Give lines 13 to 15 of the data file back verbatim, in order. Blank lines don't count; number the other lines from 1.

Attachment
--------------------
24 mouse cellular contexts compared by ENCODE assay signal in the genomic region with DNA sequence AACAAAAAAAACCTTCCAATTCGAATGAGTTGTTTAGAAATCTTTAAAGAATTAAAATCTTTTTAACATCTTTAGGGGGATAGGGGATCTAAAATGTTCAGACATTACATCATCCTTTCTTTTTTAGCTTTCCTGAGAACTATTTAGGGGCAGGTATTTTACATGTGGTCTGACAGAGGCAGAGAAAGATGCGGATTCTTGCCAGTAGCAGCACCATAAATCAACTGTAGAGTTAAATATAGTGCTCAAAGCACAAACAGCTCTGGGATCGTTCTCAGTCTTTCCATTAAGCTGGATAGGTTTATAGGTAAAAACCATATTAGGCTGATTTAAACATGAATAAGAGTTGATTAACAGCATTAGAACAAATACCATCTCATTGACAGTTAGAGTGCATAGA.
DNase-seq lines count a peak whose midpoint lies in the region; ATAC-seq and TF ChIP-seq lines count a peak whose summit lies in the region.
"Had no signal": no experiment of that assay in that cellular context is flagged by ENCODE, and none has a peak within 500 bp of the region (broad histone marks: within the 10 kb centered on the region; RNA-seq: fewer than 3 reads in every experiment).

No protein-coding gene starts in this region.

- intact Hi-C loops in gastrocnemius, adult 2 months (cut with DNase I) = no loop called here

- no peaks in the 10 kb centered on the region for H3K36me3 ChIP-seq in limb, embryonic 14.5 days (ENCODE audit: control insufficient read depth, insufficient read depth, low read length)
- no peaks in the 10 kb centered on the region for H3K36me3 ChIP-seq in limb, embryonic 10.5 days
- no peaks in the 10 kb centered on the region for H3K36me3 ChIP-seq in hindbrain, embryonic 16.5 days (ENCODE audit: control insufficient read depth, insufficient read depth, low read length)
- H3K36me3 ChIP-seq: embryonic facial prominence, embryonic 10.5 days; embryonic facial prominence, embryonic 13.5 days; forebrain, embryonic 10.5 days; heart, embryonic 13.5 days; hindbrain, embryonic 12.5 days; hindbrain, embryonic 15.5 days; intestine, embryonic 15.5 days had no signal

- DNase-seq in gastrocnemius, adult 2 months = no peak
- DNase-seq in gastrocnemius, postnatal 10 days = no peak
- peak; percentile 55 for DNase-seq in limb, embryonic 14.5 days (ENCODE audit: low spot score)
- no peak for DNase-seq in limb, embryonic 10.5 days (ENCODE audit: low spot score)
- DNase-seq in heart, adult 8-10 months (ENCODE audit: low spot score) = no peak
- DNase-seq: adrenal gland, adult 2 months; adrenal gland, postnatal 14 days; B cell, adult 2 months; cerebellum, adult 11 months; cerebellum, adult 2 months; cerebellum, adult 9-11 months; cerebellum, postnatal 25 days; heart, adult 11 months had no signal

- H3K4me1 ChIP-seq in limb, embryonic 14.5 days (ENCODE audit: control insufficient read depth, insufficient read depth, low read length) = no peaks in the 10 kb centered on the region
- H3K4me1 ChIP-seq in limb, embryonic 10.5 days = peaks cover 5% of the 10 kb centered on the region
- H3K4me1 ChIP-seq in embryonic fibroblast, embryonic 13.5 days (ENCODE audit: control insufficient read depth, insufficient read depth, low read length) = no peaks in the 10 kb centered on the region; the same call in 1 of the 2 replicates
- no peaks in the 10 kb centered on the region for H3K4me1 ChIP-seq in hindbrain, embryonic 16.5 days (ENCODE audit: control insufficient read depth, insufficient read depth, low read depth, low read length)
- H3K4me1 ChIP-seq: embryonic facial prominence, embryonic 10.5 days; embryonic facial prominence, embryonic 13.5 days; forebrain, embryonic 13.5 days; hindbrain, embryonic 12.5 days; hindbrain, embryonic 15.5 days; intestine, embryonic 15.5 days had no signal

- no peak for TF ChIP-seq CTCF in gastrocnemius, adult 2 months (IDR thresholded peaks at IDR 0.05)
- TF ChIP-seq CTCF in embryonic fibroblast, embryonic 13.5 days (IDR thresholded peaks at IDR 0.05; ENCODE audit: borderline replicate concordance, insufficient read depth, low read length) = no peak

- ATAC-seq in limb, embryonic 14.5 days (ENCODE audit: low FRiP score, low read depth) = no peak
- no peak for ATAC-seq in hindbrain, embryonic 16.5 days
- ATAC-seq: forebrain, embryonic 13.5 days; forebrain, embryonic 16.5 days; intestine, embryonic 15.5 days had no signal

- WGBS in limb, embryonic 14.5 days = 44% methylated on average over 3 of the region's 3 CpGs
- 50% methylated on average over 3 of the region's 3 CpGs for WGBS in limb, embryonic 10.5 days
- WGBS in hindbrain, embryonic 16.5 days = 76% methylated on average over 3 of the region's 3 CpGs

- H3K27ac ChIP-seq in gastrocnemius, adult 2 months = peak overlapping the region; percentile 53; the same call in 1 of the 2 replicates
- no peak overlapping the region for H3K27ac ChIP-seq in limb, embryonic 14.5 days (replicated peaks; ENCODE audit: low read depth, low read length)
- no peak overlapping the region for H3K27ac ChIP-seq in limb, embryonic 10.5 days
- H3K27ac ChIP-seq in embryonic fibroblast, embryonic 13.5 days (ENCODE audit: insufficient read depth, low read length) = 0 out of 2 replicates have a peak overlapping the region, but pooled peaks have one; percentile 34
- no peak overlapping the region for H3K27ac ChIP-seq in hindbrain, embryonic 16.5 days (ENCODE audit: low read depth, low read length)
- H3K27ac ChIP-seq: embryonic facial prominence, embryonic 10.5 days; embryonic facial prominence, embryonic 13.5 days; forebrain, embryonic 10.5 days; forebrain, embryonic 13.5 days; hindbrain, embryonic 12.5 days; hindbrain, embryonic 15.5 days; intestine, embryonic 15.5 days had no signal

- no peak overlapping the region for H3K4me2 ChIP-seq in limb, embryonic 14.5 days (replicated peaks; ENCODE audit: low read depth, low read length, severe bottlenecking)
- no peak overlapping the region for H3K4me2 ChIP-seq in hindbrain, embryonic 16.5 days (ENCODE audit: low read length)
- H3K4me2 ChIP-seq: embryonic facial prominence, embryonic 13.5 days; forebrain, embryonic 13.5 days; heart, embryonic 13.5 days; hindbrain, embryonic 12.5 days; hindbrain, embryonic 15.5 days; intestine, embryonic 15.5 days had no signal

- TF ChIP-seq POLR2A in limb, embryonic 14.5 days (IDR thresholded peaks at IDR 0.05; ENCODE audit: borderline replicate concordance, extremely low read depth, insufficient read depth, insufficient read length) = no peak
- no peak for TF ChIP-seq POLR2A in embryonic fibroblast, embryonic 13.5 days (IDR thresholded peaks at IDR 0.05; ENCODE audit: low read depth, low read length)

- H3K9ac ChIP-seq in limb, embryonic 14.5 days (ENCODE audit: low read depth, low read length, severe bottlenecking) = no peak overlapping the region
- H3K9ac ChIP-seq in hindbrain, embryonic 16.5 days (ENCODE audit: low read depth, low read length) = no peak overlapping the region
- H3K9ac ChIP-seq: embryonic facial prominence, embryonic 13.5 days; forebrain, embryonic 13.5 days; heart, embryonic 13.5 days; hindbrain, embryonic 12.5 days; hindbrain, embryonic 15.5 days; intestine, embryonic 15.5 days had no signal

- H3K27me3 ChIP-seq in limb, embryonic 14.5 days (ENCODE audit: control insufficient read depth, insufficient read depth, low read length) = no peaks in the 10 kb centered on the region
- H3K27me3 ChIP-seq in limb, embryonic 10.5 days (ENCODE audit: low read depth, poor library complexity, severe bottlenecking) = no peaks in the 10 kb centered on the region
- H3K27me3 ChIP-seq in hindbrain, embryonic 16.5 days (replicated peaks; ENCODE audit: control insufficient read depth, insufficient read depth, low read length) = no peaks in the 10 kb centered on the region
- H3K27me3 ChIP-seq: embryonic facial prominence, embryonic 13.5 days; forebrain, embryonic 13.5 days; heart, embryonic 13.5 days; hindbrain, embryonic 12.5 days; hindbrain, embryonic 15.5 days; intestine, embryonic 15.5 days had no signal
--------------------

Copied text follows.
- no peak for DNase-seq in limb, embryonic 10.5 days (ENCODE audit: low spot score)
- DNase-seq in heart, adult 8-10 months (ENCODE audit: low spot score) = no peak
- DNase-seq: adrenal gland, adult 2 months; adrenal gland, postnatal 14 days; B cell, adult 2 months; cerebellum, adult 11 months; cerebellum, adult 2 months; cerebellum, adult 9-11 months; cerebellum, postnatal 25 days; heart, adult 11 months had no signal